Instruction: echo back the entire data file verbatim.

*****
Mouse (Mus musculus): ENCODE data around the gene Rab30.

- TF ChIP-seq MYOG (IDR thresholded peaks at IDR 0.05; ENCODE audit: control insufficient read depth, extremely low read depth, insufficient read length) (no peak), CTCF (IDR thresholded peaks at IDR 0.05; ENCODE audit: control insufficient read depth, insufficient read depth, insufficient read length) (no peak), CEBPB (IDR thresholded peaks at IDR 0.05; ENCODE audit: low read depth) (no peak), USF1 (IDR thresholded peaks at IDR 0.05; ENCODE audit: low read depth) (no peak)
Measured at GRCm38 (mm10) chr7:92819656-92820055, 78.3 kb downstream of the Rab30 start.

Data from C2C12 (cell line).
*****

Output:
Mouse (Mus musculus): ENCODE data around the gene Rab30.

- TF ChIP-seq MYOG (IDR thresholded peaks at IDR 0.05; ENCODE audit: control insufficient read depth, extremely low read depth, insufficient read length) (no peak), CTCF (IDR thresholded peaks at IDR 0.05; ENCODE audit: control insufficient read depth, insufficient read depth, insufficient read length) (no peak), CEBPB (IDR thresholded peaks at IDR 0.05; ENCODE audit: low read depth) (no peak), USF1 (IDR thresholded peaks at IDR 0.05; ENCODE audit: low read depth) (no peak)
Measured at GRCm38 (mm10) chr7:92819656-92820055, 78.3 kb downstream of the Rab30 start.

Data from C2C12 (cell line).